“He’s not streetwise enough to run in handicaps and he will be chucked in a field and have a good holiday.

“It’s been a bad season for us, the horses have been ill and then they came back on heavy ground and it’s just not easy to come back from being ill on heavy ground.

“This horse has kept the flag flying for the yard to be brutally honest. Hopefully this is the turn of things to come.”

Randox Grand National – What connections say

The eyes of the racing world will be focussed on Aintree at 4pm on Saturday for what promises to be another pulsating renewal of the Randox Grand National. Here are the thoughts of some of the connections hoping to strike gold in the world’s most famous steeplechase:

Trainer Emmet Mullins – Noble Yeats (11st 12lb)

Jockey Sam Waley-Cohen celebrates winning the 2022 Grand National on Noble Yeats
Jockey Sam Waley-Cohen celebrates winning the 2022 Grand National on Noble Yeats (David Davies/PA)

“Noble is great, he got the ferry over on Thursday. He’s had a good prep and came out of Cheltenham very well. The ground has to be seen as a bit of a negative as his best form is on nice spring ground, but he’s in good form and hopefully he’ll run a good race.

“He’s got top-weight now but he’s only got 1lb more to carry than if Conflated was running so that’s neither here nor there. He’s got the weight for a good reason and ran a brilliant race with similar last year.

“Hopefully the route we’ve gone this year, Stayers’ Hurdle rather than Gold Cup, will just leave him that little bit fresher.”

Trainer Gordon Elliott – Coko Beach (11st 8lb), Delta Work (11st 4lb), Galvin (11st 2lb), Farouk D’Alene (11st 1lb), Minella Crooner (10st 10lb), Chemical Energy (10st 9lb), The Goffer (10st 8lb)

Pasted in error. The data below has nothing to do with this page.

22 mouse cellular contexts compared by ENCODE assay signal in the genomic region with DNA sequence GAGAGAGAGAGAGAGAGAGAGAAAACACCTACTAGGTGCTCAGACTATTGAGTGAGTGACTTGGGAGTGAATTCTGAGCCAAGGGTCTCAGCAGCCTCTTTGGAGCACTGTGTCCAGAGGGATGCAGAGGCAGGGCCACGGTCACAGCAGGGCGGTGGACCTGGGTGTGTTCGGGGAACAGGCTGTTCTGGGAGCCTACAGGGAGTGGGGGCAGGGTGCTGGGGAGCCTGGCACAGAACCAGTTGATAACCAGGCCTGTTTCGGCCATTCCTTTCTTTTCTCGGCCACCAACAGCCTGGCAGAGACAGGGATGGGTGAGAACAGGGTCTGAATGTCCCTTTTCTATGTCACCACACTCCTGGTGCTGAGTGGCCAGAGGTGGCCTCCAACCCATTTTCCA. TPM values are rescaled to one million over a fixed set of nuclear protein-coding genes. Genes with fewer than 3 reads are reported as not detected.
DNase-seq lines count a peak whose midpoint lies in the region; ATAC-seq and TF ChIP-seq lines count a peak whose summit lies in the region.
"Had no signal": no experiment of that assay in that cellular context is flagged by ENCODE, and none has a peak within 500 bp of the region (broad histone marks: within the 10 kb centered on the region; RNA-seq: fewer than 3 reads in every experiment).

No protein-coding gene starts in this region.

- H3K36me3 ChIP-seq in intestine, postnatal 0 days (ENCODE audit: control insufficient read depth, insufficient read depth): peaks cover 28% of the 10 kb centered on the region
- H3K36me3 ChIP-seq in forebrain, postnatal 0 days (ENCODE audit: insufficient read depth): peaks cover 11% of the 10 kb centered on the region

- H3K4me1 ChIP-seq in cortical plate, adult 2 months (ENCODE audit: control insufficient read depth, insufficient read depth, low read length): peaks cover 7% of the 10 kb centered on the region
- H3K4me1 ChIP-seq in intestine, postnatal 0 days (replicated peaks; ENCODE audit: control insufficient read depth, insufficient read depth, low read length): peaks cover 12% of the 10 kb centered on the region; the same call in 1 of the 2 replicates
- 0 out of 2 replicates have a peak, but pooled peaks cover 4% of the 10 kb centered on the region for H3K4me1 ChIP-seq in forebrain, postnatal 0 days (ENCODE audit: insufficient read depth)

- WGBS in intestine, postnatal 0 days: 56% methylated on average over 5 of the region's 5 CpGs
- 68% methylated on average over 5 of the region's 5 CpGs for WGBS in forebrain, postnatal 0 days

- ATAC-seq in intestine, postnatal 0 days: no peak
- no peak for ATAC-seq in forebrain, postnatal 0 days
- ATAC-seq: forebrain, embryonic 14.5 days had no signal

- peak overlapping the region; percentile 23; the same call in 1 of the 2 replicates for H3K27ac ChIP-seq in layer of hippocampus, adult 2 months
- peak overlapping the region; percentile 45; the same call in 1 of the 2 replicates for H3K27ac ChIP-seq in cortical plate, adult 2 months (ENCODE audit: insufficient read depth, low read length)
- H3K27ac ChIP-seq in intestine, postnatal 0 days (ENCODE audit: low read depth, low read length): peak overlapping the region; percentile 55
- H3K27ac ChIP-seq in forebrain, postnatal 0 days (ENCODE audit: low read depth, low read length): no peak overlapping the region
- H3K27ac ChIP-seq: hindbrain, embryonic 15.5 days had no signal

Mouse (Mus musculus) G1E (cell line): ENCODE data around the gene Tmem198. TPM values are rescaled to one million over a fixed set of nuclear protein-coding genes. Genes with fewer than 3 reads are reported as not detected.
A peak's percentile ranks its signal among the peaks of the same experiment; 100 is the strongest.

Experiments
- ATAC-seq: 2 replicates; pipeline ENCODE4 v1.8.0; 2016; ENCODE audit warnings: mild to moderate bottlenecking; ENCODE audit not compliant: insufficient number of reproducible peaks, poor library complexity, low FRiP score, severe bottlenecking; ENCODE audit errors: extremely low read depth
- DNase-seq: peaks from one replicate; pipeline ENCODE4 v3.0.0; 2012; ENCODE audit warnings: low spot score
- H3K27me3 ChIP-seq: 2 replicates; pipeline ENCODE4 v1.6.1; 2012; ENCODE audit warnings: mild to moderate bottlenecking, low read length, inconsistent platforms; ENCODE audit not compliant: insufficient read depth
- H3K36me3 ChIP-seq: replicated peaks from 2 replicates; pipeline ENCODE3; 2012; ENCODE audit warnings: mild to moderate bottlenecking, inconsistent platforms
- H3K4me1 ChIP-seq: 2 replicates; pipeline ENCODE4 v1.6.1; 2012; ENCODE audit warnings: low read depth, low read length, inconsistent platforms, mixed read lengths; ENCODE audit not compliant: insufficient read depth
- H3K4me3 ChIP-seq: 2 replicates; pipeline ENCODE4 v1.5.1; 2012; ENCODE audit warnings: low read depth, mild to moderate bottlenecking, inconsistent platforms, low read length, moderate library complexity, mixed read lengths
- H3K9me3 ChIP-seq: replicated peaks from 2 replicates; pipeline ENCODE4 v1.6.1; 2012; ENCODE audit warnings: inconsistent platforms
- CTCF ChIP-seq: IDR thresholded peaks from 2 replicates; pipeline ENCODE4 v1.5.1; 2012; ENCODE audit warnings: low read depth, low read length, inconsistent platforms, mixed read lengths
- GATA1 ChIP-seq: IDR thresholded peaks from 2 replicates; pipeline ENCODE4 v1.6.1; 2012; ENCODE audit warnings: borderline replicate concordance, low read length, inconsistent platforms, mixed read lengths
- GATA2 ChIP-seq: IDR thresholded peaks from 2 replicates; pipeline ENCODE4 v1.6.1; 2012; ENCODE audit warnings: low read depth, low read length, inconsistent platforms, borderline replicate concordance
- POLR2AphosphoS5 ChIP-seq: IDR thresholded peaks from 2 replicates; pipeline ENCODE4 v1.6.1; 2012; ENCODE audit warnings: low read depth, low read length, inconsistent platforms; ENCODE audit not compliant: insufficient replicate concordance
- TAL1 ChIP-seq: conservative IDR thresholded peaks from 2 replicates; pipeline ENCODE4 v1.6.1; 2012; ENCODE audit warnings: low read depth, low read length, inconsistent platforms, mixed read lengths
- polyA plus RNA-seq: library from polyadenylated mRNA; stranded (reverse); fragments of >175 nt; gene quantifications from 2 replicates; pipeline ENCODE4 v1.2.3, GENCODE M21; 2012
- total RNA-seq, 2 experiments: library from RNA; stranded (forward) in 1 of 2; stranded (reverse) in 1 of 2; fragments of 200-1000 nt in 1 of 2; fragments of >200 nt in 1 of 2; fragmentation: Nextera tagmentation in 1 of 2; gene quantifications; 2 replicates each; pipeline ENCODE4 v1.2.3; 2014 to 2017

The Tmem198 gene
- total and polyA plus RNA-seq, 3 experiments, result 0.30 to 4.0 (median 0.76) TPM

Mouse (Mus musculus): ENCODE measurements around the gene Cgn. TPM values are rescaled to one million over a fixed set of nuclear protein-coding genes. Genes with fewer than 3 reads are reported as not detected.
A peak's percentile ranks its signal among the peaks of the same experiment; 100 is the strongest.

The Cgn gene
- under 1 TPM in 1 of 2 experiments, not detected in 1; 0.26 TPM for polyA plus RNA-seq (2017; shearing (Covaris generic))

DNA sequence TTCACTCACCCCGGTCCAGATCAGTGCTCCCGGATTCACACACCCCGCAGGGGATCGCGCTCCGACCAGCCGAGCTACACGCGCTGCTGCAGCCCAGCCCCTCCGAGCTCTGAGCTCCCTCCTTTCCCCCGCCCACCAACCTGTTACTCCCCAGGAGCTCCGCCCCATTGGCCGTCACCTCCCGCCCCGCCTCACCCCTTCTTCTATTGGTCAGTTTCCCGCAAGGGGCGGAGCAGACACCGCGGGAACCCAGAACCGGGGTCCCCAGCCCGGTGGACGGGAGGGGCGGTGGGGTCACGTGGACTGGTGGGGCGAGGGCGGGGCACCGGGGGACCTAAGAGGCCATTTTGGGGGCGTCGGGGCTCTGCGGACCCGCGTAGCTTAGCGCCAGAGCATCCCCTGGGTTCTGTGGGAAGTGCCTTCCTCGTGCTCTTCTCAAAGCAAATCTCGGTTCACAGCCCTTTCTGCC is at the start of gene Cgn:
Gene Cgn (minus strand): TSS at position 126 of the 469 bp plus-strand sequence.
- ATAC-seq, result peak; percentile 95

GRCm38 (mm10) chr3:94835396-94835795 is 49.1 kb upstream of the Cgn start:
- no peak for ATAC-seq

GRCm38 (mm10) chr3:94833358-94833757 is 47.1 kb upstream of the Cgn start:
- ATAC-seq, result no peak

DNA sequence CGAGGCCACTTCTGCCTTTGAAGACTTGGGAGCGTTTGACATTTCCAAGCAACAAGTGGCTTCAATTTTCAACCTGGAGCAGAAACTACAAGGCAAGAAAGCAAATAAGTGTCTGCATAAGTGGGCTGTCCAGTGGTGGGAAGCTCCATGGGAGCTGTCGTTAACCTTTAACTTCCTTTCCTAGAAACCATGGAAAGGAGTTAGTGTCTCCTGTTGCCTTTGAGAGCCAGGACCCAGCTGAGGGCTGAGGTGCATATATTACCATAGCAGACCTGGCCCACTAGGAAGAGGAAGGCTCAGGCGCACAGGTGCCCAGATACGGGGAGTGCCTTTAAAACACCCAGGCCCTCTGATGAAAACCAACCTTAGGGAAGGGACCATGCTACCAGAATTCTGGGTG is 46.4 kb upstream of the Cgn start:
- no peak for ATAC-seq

Gordon Elliott has high hopes for Delta Work
Gordon Elliott has high hopes for Delta Work (Tim Goode/PA)

“To be honest the ground has gone against a few of then, Galvin would have loved a bit of better ground. Delta Work and Coko Beach are probably the pick of them on the ground.

“Coko Beach loves the mud, he’s probably not that well handicapped but hopefully he’ll run well.

“I’m really happy with Delta, he’s never been working as well and I haven’t had him moving as well in the last two years. I’m looking forward to it.”

Trainer Henry de Bromhead – Minella Indo (11st 6lb), Ain’t That A Shame (10st 13lb), Eklat De Rire (10st 7lb)

Minella Indo (left) winning the 2021 Cheltenham Gold Cup
Minella Indo (left) winning the 2021 Cheltenham Gold Cup (Michael Steele/PA)

“Minella Indo would obviously have a squeak, he has a good chance on his best form.

“Ain’t That A Shame ran well in the race last year, David Maxwell is on him and hopefully he’ll give him a good spin round. He was very good in the Thyestes.

“Eklat De Rire was disappointing at Cheltenham, we felt he was coming back before that. He’s in good form and we’re hoping that type of race will bring him back.

“I think drying ground would suit Indo, probably the other two like a bit of dig in the ground.”